Noordegraaf, Mirko and Newman, Janet
Managing in disorderly times: how cities deal with disaster and restore social order.
Public Management Review, 13(4) pp. 513–538.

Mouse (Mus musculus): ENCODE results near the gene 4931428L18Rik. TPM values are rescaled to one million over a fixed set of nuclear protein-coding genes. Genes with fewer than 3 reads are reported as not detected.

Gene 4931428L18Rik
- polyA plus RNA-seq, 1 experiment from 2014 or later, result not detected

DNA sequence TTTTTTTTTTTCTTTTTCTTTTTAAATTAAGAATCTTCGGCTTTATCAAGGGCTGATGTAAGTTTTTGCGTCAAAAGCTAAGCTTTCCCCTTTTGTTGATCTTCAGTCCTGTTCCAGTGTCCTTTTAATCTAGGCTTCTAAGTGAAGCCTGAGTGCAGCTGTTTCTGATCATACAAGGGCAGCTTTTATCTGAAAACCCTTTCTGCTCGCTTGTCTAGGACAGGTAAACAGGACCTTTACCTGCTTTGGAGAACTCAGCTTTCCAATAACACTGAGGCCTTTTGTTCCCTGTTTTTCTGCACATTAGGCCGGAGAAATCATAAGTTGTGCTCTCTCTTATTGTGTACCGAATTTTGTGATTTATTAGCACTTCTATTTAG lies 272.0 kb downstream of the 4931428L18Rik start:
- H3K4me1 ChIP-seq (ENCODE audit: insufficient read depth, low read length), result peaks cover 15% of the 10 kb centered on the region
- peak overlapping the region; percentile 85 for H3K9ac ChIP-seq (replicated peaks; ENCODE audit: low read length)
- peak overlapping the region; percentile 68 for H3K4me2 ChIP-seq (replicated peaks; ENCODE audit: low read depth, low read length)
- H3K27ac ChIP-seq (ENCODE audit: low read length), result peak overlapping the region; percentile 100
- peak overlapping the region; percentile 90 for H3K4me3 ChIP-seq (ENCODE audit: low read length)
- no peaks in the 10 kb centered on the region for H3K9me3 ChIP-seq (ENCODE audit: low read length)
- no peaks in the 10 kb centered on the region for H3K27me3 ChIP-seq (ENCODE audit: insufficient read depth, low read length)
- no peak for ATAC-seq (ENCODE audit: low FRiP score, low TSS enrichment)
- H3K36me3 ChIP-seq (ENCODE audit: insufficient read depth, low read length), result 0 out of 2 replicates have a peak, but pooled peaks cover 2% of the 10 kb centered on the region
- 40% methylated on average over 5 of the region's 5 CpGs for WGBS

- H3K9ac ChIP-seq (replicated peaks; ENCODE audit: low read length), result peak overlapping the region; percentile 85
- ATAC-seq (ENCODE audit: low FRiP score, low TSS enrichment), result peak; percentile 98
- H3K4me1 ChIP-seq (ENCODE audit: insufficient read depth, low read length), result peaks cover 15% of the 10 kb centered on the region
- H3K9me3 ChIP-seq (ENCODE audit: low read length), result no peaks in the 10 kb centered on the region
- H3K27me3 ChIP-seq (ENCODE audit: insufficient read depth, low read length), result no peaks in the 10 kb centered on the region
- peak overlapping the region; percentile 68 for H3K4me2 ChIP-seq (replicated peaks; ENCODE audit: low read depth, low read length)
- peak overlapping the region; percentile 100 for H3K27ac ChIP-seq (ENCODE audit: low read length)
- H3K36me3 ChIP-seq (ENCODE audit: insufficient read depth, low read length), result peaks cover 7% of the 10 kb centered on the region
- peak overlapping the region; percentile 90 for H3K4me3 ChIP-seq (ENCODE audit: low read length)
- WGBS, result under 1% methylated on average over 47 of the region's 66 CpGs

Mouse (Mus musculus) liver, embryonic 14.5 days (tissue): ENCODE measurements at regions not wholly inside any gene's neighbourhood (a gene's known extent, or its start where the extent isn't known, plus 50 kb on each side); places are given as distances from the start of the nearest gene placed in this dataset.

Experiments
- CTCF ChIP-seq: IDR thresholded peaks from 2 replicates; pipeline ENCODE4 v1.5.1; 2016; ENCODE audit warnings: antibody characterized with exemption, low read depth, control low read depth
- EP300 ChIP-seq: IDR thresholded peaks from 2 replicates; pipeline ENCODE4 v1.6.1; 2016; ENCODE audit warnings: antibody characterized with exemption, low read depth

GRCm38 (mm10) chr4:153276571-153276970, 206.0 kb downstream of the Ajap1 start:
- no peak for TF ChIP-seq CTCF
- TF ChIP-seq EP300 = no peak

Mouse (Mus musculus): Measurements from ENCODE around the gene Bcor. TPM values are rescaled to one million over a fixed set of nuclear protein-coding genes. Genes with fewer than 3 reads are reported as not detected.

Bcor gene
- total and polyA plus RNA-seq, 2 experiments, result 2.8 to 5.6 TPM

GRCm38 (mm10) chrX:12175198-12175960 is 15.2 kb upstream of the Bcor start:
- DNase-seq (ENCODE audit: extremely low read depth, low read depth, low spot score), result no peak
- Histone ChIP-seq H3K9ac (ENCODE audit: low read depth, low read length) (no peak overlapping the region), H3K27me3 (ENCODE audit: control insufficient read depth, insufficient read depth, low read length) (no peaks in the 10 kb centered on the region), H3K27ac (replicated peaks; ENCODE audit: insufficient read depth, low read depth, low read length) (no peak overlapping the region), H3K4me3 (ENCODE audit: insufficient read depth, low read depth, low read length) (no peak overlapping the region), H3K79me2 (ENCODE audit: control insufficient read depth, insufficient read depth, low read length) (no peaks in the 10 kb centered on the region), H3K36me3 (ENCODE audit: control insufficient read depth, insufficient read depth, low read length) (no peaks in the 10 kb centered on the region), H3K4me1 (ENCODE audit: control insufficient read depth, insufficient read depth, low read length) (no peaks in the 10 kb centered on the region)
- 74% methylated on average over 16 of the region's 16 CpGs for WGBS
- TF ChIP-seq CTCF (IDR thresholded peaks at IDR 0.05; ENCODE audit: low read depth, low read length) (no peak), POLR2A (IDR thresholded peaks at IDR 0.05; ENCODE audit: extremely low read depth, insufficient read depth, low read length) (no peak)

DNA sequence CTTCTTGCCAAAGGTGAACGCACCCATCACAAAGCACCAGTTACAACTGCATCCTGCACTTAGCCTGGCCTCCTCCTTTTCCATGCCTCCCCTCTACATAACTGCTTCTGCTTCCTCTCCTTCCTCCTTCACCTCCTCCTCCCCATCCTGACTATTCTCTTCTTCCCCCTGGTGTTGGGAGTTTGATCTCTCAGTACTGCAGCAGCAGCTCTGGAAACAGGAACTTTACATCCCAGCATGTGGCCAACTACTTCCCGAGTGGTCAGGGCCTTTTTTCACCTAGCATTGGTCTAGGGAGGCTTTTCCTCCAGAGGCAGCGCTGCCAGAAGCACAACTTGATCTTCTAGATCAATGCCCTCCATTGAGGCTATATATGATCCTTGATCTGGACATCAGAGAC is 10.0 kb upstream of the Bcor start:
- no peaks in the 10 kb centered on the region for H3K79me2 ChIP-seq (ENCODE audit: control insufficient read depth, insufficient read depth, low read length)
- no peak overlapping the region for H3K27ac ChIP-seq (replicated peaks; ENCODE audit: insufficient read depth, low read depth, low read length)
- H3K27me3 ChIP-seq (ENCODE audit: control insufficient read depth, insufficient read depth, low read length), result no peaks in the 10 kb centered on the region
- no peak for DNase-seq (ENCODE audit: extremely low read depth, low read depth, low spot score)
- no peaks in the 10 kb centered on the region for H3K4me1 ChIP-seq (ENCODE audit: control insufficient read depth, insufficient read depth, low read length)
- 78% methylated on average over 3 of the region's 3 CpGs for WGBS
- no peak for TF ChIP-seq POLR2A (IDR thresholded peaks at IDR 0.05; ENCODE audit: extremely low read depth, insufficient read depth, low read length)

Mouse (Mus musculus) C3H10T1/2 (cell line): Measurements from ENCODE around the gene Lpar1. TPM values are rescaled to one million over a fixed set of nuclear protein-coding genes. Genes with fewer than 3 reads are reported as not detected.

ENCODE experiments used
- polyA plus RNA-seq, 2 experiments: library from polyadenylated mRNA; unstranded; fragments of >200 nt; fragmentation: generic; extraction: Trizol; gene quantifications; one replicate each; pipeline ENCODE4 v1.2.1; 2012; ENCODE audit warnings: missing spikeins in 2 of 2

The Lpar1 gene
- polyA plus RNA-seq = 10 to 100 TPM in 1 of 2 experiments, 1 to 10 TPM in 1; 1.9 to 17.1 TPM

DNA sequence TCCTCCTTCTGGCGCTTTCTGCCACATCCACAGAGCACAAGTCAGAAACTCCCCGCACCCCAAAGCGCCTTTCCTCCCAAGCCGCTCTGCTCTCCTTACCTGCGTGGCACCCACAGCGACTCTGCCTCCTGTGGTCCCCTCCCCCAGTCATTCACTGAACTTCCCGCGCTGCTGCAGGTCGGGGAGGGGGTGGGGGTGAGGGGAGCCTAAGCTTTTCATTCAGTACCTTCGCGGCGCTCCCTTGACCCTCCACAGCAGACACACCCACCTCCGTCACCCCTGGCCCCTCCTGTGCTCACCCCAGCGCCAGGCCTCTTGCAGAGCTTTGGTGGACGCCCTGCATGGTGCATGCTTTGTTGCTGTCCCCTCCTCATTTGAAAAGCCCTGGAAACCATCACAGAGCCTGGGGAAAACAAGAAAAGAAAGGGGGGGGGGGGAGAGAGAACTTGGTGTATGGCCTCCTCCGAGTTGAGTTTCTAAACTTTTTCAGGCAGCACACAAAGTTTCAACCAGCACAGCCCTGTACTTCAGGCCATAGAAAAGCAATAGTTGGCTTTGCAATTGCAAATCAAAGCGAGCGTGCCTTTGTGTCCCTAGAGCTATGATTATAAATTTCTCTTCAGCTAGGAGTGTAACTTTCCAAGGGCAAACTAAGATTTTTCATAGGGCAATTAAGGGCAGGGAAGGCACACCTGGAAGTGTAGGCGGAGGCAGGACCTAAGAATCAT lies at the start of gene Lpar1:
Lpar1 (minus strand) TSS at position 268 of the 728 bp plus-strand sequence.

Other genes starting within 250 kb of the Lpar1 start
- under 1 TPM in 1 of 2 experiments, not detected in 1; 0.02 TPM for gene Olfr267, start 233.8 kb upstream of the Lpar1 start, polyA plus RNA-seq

The management of cities has to address new risks, insecurities and emergencies. In this article we analyse the management of the aftermath of two crises – a tornado that hit a part of Birmingham in the UK, and a fireworks explosion that hit a part of the city of Enschede in The Netherlands – in order to understand how local institutions and communities deal with (sudden) disorder and how they restore social order. We do not see this as ‘crisis management’, however, as the management of disorder and renewal will be related to the capacity of public management in everyday and orderly circumstances. Cities have to manage dispersed public and private acts, and these may be the sources of both problems and solutions in the face of disorder, depending on how they are inflected. We therefore wonder whether and how cities help constitute public spaces through which publics can be effectively engaged in the process of restoration and renewal. Managerial templates must be made meaningful not only after, but also before, emergencies. This can be done, the case studies show, by investing in local cultures, and by using ‘political’ intermediaries.
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